The Hunter And The Hunted (watercolor on paper)


This one is a bit of a conundrum. First off, it’s an old painting and it’s been on my blog for quite a while. I did scan it in again this evening on my new scanner, since the last version was so crappy, so there is something new about it. The main problem - and there are plenty with this one - is that you really can’t tell what’s going on here. Story of my life. But guess what? I know what's going on. And I’m going to tell you all about it.

Up in the trees squats an impatient Grendel-type beasty, with a large rock in his paws and a sinister-looking knife stuck in the branch by his side. He is waiting for some foolish soul to come along the path that leads past this little opening in the forest (the tiny figure coming up the path in the background). Our clueless traveller will see a bag of gold spilled out amongst the tree roots in the opening and, ignoring all the advice his parents ever gave him, nip in to collect this windfall treasure. It will be the last thing he ever does (witness the scull in the lower left foreground). The beast clobbers our unwitting fool with the rock and then hops down and finishes him off with the knife. Yeah, kind of gruesome, I guess.

Now I’m not making excuses (yes I am) but a lot of these paintings really do function better when viewed live, in the original version, so to speak. It helps to be able to say ‘what the hell is that’ and stick your nose right into them to see the hidden stuff, of which there can be quite a bit. Nevertheless – this all points to what I would call faulty or weak composition. Live and learn; that’s pretty much alpha and omega with illustration. So . . . in my later work I have tried to focus on stronger and less haphazard composition. Okay, class over for today.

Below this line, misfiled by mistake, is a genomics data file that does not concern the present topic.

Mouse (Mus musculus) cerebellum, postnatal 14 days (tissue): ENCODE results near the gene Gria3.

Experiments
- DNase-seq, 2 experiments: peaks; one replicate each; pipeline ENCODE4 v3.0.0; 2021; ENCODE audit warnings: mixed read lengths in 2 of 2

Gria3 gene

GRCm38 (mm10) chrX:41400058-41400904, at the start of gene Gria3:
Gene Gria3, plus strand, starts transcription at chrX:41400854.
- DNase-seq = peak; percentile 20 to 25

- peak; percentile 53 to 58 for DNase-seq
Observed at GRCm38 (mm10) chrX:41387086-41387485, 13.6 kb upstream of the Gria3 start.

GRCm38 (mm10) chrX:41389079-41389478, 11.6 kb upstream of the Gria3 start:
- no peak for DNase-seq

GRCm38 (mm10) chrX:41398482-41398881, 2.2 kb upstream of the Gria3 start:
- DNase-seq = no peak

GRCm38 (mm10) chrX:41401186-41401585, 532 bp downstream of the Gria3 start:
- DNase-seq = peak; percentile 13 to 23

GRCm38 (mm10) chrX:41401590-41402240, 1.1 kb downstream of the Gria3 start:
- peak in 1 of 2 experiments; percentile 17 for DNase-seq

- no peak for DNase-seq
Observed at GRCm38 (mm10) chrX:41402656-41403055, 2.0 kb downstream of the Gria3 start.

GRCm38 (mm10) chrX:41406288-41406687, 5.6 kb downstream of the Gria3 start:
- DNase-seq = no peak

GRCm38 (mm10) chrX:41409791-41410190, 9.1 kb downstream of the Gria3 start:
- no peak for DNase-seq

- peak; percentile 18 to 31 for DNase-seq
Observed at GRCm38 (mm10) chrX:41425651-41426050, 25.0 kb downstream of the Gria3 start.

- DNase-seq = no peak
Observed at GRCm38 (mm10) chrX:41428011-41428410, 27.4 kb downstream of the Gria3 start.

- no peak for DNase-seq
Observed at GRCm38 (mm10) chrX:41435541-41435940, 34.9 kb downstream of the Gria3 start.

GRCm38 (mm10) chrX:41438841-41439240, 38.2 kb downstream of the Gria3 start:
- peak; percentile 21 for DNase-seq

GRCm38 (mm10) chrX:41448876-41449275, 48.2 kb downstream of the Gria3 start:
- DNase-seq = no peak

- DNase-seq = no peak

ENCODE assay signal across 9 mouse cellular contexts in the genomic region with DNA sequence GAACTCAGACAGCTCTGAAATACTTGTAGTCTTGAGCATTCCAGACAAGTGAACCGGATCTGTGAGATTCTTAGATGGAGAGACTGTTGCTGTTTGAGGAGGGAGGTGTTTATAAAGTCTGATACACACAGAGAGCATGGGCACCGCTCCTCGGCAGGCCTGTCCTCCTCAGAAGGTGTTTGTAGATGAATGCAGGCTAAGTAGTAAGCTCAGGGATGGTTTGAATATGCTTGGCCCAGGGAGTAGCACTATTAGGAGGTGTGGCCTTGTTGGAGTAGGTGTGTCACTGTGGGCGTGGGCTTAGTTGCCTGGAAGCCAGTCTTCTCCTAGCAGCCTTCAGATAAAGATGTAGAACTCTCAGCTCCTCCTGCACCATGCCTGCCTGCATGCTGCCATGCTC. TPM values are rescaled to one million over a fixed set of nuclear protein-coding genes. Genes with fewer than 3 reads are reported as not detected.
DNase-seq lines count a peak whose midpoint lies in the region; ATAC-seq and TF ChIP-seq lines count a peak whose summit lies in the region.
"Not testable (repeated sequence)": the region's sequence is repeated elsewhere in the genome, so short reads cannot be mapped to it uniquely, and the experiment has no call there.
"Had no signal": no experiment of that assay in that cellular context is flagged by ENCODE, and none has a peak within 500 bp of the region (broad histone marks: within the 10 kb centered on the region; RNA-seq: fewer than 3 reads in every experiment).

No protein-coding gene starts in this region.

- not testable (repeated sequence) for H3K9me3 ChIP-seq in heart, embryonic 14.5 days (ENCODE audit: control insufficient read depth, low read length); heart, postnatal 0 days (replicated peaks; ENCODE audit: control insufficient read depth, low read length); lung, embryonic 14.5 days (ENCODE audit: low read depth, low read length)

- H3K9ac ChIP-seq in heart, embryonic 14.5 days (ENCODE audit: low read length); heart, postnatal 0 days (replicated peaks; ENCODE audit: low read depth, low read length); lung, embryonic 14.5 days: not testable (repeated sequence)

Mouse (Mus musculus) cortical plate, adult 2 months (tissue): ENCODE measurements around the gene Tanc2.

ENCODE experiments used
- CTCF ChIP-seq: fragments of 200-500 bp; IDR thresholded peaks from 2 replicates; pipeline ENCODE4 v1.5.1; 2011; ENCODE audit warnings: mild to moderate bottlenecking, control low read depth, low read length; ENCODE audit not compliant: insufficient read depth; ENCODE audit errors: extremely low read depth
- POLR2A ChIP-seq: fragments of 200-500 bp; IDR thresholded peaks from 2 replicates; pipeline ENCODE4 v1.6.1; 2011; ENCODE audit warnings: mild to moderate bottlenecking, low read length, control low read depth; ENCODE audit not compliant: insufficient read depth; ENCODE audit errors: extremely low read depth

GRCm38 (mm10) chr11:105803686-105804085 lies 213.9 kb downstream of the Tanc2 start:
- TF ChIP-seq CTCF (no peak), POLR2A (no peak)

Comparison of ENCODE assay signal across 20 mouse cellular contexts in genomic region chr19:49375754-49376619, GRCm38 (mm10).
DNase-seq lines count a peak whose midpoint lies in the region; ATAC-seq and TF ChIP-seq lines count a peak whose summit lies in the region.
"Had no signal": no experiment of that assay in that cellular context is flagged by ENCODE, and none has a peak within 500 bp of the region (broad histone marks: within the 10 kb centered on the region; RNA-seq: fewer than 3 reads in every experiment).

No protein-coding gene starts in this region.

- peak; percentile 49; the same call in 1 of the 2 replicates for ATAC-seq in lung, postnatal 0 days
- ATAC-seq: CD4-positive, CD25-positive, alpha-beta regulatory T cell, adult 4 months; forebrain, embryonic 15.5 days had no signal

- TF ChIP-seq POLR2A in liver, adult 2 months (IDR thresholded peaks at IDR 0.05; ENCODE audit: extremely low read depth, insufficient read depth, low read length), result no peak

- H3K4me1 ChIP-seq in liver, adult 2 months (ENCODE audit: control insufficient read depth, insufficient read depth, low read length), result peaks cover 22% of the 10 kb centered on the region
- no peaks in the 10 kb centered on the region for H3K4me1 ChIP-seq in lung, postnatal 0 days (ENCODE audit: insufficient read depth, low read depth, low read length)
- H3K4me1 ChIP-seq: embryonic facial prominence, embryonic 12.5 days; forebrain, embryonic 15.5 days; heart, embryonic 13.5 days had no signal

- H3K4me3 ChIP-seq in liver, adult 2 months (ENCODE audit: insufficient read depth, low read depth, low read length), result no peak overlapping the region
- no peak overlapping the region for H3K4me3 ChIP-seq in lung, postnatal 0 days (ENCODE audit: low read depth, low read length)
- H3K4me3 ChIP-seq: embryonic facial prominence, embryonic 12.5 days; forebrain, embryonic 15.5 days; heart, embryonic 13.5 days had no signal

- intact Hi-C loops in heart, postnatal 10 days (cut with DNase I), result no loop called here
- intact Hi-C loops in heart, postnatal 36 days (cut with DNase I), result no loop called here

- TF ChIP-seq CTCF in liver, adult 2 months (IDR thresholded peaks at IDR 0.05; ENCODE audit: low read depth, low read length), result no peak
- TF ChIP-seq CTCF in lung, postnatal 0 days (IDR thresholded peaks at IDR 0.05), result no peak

By the way, there is a moral to this story. Or rather, this painting is supposed to illustrate a moral. That part you’ll have to figure out for yourself . . .

5 have said their bit, now it's your turn:

Tammie Lee said...

Your imagination and artistic creations are wonderful! Just love your style, makes me want to walk right into your paintings!

Adam Foster-Fahy said...

I could tell what was happening in the painting before I read your descrition, and was pleased that I was right. I think that with a little more work to define the creature's weapons and maybe making the unsuspecting traveller a touch larger (nearer) on the path would help resolve the narrative.

Son of Incogneato said...

I think you are on to something there, Adam. Also, the creature is supposed to bit camouflaged – that’s his trick – but his coloration is too similar to the branches and disappears from sight for the casual viewer. Otherwise I am pleasantly surprised that you managed to figure out so much without reading my cheater. Maybe it wasn’t such a disaster after all. Or maybe you have an especially good eye since you are an illustrator.

Btw – Nice blog you have. Impressive comics illustration.

Emily said...

I firmly believe any tree worth having should be a craggy tree! And these be craggy trees indeed!
Cheers!

Son of Incogneato said...

May all your trees be craggy. I'm pretty sure mine are.

Cheers!

Eller skulle jeg si Ha det! eller hva det er for noe man sier på svenska.